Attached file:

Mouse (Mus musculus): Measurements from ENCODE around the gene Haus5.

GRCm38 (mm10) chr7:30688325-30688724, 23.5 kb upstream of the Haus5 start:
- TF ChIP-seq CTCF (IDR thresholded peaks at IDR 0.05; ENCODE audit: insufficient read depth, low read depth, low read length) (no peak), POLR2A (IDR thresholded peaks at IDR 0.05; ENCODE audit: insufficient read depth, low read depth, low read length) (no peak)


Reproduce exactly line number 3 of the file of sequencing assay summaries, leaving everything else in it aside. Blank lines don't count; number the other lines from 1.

- TF ChIP-seq CTCF (IDR thresholded peaks at IDR 0.05; ENCODE audit: insufficient read depth, low read depth, low read length) (no peak), POLR2A (IDR thresholded peaks at IDR 0.05; ENCODE audit: insufficient read depth, low read depth, low read length) (no peak)